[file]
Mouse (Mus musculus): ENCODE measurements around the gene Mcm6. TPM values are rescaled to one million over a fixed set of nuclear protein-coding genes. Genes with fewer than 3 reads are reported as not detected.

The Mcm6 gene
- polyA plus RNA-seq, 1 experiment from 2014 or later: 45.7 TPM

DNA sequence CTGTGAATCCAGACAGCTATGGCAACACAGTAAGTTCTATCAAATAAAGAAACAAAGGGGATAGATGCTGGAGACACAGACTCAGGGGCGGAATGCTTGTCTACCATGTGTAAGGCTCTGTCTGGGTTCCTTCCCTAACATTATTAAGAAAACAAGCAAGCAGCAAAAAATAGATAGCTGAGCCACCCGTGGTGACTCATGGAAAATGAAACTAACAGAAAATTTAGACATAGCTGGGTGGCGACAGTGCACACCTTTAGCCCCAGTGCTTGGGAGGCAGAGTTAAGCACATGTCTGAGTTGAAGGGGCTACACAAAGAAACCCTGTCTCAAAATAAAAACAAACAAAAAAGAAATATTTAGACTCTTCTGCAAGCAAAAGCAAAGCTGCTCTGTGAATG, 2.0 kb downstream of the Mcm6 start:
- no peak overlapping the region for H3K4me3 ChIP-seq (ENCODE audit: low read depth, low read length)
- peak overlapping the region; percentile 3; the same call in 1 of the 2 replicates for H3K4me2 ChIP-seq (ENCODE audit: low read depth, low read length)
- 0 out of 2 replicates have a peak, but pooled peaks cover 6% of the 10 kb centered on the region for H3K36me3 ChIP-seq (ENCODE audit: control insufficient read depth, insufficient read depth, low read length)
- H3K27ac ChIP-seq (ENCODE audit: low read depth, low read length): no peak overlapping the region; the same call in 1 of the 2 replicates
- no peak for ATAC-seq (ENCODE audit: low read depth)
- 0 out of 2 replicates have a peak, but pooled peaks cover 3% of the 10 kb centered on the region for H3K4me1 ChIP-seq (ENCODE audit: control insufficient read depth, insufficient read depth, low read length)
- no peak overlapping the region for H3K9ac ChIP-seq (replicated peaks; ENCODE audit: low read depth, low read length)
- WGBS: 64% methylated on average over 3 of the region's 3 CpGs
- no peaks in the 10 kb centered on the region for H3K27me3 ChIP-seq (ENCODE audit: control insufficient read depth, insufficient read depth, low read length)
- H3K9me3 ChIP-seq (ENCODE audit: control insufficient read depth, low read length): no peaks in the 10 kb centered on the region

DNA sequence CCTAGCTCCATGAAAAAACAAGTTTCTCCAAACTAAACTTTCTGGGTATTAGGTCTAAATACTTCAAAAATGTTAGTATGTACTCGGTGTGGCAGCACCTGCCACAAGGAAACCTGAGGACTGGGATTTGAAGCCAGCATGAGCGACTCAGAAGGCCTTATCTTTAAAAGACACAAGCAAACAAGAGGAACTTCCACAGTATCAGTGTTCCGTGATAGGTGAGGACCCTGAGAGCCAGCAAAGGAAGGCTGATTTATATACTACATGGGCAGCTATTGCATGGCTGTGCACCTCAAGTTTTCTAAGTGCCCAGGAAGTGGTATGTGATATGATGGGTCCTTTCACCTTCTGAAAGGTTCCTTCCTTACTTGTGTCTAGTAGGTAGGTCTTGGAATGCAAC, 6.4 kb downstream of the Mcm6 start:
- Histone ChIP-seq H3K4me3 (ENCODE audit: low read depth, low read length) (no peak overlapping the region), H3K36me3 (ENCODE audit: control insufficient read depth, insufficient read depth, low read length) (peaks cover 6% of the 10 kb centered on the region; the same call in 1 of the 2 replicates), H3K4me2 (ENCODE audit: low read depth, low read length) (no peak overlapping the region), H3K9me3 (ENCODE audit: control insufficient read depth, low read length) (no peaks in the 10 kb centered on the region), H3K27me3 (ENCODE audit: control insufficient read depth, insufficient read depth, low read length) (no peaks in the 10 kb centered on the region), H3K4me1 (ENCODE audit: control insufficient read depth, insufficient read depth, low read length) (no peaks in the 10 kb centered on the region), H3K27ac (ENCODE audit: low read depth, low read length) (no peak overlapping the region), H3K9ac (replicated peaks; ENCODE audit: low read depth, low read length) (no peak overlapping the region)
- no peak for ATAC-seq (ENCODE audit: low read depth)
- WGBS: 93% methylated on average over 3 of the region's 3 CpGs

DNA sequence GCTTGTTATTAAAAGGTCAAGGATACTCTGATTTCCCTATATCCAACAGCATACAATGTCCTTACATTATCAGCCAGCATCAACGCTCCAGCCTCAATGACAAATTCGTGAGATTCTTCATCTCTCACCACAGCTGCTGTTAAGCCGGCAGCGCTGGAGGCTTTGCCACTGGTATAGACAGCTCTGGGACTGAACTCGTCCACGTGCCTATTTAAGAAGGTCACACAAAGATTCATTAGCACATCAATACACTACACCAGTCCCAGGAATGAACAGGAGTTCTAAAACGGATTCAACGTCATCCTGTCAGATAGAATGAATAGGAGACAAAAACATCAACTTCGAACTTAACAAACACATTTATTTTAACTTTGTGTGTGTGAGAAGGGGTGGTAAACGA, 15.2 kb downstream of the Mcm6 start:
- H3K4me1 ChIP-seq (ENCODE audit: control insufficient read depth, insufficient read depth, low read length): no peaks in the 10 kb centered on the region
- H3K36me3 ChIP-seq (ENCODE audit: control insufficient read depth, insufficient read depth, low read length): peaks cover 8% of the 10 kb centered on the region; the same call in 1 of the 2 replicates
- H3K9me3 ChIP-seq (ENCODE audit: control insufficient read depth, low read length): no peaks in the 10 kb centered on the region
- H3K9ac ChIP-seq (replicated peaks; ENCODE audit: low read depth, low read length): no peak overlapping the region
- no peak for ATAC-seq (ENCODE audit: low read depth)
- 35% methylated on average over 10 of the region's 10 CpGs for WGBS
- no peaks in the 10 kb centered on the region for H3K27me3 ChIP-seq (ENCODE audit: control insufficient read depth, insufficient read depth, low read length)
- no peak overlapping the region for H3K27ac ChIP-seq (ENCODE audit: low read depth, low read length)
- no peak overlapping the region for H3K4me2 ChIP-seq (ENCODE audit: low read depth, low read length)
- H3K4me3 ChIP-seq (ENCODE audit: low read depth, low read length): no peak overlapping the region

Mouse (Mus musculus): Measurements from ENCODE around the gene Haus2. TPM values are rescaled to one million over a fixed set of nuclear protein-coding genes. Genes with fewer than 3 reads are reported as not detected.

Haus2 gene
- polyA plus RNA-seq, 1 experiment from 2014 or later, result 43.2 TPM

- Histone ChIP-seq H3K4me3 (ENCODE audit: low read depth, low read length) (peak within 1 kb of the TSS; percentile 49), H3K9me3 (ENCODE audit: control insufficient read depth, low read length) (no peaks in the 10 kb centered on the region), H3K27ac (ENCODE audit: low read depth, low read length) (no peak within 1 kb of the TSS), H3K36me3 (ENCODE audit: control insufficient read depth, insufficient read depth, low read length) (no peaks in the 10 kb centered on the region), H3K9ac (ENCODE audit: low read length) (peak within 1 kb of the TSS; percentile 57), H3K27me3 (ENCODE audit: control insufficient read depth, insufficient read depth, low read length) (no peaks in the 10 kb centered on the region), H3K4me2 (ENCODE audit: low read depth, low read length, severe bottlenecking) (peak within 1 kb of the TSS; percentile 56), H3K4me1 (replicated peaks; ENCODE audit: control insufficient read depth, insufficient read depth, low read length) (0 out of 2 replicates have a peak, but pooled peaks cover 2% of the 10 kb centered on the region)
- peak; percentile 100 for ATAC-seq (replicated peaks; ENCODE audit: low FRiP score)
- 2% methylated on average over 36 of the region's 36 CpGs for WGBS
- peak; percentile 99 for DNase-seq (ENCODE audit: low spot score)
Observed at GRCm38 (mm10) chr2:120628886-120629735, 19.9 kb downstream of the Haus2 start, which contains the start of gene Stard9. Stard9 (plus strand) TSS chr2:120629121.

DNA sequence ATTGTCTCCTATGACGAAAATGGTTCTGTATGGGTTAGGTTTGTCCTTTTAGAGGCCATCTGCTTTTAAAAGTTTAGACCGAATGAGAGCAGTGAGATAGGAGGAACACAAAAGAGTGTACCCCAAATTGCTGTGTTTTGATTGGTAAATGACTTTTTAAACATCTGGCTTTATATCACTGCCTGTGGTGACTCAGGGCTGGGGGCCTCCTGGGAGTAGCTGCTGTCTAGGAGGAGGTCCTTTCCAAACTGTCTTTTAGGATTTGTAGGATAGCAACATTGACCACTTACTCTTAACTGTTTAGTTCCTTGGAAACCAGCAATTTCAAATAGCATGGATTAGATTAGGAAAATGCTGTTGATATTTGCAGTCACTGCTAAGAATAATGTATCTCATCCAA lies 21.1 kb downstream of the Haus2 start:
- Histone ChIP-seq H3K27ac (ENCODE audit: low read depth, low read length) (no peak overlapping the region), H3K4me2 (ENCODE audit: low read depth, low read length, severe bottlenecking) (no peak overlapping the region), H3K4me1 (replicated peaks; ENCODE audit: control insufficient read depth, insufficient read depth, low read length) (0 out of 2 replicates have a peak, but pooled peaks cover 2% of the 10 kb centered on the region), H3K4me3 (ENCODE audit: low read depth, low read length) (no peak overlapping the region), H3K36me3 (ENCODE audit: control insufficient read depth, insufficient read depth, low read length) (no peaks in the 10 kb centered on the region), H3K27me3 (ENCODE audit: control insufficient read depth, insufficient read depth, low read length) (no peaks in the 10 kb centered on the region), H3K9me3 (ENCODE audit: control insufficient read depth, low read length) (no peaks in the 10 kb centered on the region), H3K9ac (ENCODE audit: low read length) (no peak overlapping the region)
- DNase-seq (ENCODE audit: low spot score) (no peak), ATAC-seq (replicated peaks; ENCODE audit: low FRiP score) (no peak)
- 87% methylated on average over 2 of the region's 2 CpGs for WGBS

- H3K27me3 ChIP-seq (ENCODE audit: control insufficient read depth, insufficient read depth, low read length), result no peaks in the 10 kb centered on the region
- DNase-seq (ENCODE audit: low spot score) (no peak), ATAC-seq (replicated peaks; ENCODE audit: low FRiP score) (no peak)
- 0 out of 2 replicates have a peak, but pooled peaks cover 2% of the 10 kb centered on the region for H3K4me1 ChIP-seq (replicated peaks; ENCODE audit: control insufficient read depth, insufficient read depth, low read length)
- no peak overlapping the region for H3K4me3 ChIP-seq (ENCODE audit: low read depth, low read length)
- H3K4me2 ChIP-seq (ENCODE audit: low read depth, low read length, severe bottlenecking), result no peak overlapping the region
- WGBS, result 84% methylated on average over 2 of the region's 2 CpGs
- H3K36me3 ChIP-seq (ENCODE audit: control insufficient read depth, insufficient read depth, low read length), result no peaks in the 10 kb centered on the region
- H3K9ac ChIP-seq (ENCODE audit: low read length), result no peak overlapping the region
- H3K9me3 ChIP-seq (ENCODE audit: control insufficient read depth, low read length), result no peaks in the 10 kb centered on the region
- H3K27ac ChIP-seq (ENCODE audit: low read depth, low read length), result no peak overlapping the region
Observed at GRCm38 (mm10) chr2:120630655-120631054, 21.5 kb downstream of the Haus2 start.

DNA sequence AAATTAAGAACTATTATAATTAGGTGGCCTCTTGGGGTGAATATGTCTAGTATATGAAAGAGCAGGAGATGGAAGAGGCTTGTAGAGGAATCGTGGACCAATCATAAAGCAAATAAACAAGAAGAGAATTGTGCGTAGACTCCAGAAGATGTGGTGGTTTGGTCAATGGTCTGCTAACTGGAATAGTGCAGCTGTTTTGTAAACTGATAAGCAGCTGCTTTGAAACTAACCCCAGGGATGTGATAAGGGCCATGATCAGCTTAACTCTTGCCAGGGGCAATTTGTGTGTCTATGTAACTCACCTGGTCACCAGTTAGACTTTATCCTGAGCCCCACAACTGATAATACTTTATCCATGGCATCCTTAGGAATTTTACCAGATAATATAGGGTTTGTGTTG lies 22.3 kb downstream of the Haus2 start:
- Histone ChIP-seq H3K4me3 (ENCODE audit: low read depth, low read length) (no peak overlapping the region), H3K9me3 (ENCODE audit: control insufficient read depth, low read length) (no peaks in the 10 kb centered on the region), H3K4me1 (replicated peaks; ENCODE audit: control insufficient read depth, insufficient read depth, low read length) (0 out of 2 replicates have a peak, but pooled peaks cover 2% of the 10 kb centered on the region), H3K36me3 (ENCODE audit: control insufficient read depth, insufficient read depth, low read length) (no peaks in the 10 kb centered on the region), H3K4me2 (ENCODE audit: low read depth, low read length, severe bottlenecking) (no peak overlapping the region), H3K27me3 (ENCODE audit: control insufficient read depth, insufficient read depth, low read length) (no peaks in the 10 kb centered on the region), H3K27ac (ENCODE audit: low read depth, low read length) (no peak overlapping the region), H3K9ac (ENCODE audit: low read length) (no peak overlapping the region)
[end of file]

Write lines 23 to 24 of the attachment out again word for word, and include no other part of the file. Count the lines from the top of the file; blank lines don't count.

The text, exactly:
- H3K9ac ChIP-seq (replicated peaks; ENCODE audit: low read depth, low read length): no peak overlapping the region
- no peak for ATAC-seq (ENCODE audit: low read depth)